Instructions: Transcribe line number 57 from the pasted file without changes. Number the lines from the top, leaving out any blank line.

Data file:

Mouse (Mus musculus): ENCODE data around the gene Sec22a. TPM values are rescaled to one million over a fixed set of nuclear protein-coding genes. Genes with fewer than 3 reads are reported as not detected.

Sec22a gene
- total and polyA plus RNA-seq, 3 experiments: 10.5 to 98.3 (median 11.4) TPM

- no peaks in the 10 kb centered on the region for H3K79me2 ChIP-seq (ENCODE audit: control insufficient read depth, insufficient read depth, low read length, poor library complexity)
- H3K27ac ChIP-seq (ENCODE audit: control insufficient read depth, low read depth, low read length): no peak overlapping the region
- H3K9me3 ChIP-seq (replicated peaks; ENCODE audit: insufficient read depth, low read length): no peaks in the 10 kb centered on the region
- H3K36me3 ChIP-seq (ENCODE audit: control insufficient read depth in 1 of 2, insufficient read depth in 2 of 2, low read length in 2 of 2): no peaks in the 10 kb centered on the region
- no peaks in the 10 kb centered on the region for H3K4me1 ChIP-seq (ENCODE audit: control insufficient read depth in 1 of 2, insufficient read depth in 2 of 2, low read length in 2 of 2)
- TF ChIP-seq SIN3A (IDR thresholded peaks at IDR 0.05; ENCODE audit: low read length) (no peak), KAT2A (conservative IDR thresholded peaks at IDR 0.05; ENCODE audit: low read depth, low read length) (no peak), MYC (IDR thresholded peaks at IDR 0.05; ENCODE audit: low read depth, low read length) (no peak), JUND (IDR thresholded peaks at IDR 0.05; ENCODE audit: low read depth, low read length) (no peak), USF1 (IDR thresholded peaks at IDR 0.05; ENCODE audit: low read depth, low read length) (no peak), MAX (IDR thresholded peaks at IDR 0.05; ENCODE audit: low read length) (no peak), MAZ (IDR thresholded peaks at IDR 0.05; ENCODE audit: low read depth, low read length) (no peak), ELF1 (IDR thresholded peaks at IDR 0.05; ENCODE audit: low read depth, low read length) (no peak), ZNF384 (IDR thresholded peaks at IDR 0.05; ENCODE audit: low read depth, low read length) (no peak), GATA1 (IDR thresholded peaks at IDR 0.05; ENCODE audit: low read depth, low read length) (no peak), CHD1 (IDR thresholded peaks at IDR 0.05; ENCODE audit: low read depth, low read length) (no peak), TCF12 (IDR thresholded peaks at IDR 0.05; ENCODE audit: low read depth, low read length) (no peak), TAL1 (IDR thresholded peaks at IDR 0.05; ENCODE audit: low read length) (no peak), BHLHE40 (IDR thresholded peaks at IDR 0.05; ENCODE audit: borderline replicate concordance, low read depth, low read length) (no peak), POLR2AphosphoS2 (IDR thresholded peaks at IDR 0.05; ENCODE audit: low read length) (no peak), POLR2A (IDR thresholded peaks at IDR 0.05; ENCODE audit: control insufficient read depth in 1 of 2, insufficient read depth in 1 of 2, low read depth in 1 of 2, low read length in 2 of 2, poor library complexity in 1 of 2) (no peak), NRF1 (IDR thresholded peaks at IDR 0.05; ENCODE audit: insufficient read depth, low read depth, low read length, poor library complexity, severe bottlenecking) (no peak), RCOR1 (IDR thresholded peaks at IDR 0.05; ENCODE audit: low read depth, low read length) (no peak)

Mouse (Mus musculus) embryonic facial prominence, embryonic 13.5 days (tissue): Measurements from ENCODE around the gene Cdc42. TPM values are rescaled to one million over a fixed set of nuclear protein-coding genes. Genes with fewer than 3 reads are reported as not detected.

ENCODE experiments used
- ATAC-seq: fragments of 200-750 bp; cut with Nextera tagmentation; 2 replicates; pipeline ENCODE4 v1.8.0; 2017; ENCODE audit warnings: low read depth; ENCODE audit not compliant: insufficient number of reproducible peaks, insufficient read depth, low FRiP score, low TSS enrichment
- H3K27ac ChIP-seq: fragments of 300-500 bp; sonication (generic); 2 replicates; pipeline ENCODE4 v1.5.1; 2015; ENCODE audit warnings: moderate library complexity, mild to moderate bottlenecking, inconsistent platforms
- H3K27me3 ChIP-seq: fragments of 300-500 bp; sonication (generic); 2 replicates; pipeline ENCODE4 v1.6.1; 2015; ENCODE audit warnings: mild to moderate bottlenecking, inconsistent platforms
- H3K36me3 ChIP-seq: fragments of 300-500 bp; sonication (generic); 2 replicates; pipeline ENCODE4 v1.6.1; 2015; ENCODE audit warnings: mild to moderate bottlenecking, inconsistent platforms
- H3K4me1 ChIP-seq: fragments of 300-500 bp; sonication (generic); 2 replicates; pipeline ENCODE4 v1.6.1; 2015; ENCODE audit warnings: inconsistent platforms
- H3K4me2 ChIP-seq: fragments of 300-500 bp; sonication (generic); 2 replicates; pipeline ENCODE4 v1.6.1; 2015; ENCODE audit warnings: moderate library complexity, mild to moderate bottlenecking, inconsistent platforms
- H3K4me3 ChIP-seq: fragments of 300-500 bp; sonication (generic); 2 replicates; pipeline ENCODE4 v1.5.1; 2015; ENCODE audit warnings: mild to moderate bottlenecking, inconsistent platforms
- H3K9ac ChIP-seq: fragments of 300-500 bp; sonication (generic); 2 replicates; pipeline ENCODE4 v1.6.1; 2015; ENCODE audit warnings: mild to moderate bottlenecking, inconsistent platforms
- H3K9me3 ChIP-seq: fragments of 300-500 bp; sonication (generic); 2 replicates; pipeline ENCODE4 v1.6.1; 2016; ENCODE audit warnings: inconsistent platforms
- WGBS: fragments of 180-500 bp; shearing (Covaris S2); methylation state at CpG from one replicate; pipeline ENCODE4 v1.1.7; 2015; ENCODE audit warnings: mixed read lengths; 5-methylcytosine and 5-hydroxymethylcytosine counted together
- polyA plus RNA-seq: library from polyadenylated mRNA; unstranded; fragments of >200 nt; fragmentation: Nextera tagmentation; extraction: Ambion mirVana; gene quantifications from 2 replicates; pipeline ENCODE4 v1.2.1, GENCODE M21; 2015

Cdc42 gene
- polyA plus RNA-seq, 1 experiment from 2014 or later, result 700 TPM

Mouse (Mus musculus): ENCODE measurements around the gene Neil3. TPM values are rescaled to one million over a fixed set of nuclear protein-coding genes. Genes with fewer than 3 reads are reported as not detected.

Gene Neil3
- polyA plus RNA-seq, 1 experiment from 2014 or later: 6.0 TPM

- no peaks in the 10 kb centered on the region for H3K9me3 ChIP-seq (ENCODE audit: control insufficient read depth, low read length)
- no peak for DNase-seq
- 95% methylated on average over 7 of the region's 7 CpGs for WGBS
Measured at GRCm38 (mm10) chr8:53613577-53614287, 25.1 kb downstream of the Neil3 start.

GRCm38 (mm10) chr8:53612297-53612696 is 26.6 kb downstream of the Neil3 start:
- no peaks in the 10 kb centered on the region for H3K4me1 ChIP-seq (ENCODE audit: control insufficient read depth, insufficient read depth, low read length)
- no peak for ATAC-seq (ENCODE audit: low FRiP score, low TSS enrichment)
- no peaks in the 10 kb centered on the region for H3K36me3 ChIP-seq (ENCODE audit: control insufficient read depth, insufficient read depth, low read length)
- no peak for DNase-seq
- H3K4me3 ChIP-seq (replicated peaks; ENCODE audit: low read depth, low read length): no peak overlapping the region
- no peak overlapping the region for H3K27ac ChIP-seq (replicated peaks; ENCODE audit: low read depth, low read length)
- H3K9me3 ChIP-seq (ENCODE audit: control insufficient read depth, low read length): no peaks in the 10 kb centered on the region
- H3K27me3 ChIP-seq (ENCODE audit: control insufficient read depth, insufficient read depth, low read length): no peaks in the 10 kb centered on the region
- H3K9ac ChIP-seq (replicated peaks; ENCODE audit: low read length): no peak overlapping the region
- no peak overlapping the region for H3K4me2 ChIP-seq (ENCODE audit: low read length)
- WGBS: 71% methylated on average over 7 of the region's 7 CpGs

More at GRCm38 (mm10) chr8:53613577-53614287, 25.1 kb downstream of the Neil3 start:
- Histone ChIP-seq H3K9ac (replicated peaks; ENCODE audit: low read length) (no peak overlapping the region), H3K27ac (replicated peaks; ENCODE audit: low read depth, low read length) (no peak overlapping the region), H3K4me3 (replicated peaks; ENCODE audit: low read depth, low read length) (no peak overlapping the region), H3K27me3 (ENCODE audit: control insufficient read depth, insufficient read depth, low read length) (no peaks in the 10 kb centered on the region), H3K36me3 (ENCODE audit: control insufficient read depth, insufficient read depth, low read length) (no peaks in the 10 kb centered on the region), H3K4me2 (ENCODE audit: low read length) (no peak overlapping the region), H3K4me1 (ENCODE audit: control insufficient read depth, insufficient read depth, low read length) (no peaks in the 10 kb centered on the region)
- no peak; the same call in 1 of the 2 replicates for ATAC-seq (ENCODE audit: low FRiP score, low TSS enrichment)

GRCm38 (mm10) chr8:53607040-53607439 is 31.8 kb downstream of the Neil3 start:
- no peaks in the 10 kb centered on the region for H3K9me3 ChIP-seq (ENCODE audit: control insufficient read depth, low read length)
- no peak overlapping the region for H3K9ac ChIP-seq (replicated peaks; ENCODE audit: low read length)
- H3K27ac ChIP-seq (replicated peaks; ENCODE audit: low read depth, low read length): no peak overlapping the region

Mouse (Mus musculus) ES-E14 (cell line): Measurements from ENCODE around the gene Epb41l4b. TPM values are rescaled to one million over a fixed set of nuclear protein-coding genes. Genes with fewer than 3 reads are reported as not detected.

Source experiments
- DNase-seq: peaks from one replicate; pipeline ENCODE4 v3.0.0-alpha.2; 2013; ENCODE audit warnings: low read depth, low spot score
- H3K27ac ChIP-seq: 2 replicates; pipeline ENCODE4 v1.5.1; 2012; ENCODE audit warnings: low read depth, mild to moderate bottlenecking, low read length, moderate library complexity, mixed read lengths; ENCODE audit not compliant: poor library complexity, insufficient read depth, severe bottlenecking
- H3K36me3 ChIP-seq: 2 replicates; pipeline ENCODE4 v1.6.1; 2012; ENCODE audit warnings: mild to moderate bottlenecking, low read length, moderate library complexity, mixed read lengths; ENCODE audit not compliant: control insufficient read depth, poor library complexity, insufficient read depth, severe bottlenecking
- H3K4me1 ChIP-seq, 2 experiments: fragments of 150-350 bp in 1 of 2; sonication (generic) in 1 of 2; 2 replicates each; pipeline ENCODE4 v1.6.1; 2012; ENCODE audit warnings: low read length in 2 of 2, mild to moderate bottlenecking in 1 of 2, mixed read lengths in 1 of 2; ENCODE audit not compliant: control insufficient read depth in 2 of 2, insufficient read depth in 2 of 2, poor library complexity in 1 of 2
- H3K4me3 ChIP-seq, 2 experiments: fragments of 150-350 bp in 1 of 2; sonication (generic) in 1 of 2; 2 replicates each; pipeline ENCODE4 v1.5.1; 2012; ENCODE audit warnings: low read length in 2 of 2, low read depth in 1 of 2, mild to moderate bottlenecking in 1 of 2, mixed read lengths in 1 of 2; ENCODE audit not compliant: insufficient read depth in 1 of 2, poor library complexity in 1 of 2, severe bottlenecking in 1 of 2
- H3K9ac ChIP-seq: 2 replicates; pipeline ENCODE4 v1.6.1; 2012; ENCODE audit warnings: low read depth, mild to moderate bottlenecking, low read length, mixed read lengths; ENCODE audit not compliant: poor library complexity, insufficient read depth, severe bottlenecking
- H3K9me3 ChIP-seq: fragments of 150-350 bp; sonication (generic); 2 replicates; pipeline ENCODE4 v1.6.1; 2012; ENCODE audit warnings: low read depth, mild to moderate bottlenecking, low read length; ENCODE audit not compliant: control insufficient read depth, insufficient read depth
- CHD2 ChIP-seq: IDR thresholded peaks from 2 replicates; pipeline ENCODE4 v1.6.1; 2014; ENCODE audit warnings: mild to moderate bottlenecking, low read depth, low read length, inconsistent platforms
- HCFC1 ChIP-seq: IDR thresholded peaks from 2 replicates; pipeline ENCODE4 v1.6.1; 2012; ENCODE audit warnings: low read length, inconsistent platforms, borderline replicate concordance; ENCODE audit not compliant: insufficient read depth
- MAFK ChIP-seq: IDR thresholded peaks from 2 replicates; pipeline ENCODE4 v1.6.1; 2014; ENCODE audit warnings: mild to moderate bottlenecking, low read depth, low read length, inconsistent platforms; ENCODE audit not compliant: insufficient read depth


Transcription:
- H3K4me3 ChIP-seq, 2 experiments: fragments of 150-350 bp in 1 of 2; sonication (generic) in 1 of 2; 2 replicates each; pipeline ENCODE4 v1.5.1; 2012; ENCODE audit warnings: low read length in 2 of 2, low read depth in 1 of 2, mild to moderate bottlenecking in 1 of 2, mixed read lengths in 1 of 2; ENCODE audit not compliant: insufficient read depth in 1 of 2, poor library complexity in 1 of 2, severe bottlenecking in 1 of 2